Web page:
The court in Aero Services, Inc. v. Aero Service Corporation, 538 S.W.2d 226 (Tex.Civ.App.—Houston [14th Dist.] 1976, no writ), found that the parties were not in competition with each other. The court then rendered a judgment denying a temporary injunction because the appellee had failed to show that they had suffered any harm. Aero Services, Inc., supra at 227. Where the parties are not in competition, the possibility of harm from the appropriation of another's business or customers is nonexistent. Where no competition exists between the parties, the complaining party must prove that he has suffered or will suffer some other harm from the use, by the defendant, of the same or similar trade name. He must also prove such use was fraudulent. The third element of the test announced in Miller, therefore, is applicable where no competition exists between the parties.

In this case, we find the three Miller requirements are covered by: Special Issue No. 1 inquiring if Goen Funeral Home has a "secondary meaning"; Special Issue No. 3 inquiring if "Hudgens' corporate name, Goen-Hudgens Funeral Home, Inc., is so similar to Plaintiffs' that the public may be expected to deal mistakenly with one when intending to deal with the other"; and Special Issue No. 8 asking, "if you have found that an ordinarily prudent person would be confused by the name `Goen-Hudgens Funeral Home, Inc.', do you find from a preponderance of the evidence that as a result of such confusion, Mr. and Mrs. G. Carroll Goen would suffer irreparable harm?" As we stated previously, Special Issue No. 8 was answered in the negative, and we consider the failure of the jury to find irreparable harm as being fatal to the asserted cause of action for injunctive relief. We note there was no jury issue requesting a finding whether or not the use of the name was a fraud perpetrated on Goen.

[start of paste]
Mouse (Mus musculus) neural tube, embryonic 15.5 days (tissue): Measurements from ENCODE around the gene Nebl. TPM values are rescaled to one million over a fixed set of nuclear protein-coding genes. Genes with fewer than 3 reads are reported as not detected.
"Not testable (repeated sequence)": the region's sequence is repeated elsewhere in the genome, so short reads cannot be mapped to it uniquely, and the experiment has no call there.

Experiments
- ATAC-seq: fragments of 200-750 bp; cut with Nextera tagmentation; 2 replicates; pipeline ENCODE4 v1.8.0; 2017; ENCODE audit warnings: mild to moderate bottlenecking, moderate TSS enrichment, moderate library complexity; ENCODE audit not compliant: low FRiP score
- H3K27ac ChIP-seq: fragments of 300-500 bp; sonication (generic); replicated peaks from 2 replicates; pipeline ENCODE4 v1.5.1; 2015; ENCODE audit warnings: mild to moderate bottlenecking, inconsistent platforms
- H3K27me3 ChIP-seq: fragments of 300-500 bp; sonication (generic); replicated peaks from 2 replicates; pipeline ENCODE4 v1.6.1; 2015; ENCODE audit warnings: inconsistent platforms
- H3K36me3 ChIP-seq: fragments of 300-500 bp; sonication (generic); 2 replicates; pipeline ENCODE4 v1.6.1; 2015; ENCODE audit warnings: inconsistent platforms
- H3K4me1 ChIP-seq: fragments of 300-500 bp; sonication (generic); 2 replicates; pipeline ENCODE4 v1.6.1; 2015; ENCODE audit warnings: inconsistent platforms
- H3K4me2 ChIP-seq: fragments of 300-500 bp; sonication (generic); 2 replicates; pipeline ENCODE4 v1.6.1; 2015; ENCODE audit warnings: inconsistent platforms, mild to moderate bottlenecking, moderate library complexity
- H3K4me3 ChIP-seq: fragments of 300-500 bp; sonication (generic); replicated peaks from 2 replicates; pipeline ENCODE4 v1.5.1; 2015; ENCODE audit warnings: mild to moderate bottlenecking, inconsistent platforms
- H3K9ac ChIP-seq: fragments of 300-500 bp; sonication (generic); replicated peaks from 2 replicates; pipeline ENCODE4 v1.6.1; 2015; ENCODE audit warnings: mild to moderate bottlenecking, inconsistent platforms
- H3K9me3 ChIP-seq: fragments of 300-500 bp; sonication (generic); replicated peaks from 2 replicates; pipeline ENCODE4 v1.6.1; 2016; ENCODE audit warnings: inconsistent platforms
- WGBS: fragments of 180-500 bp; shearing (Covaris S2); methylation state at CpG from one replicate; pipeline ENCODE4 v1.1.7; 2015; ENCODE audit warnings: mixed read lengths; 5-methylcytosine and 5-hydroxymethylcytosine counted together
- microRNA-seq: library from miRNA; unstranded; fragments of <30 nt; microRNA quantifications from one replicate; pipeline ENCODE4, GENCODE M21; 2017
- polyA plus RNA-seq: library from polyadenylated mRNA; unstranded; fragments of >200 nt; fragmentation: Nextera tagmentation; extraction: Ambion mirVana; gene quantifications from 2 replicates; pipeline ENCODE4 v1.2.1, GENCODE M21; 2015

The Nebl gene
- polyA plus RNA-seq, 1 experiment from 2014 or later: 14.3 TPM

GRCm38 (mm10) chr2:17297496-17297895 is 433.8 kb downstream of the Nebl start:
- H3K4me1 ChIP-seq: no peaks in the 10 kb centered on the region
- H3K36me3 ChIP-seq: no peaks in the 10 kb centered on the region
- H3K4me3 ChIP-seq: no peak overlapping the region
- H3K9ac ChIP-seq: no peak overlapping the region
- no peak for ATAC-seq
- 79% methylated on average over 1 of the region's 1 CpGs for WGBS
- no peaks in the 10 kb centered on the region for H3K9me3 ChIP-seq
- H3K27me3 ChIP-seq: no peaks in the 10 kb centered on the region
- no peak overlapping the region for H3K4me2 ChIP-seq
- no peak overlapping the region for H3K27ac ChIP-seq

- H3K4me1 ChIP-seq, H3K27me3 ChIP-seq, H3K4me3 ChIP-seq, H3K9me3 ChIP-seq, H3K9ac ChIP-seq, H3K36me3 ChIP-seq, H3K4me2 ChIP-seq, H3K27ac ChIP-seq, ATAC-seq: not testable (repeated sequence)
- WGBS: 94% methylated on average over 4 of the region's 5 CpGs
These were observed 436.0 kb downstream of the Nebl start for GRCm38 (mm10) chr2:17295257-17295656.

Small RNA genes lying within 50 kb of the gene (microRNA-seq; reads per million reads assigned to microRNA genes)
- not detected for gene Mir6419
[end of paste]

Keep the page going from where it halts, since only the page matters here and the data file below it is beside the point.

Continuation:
The burden was on the appellees, plaintiffs below, to show that they would suffer irreparable harm from the continued use of the "Goen" name in appellant's business, and whether or not a fraud had been committed. A review of the evidence presented at trial reveals that there is a total absence of evidence of harm suffered by the appellees. In effect, there is no evidence of harm either existing or potential. The jury's answer to Special Issue No. 8 was, therefore, justified in light of such absence of evidence.

We find that the trial court was in error in disregarding the jury's answer to Special Issue No. 8. The Supreme Court of Texas in C. & R. Transport, Inc. v. Campbell, 406 S.W.2d 191, 194 (Tex.1966), stated that "[a] jury's answer to a special issue may be disregarded only when it has no support in the evidence or when the issue is immaterial." Because there was no evidence on the issue of harm, such special issue may well have been a question of law and fact as stated by the trial court. The jury's finding on Special Issue No. 8, was not however, immaterial and harmless and should not have been disregarded. The Supreme Court in C. & R. Transport, Inc., supra at 194 recites that "if a finding upon the issue claimed to be immaterial could if made, or does as made, create a fatal conflict with other findings or otherwise affect the legal significance of the verdict and hence the judgment to be entered, the issue is material and must not be ignored". 4 R. McDonald, Texas Civil Practice, § 17.31 (Supp.1984). We find that the issue of harm was material to the plaintiffs', appellees', cause of action and the jury's negative finding to Special Issue No. 8 prevents the rendering of injunctive relief to the appellees. We also find no evidence of fraud in the record, and cannot deem this finding to support the judgment.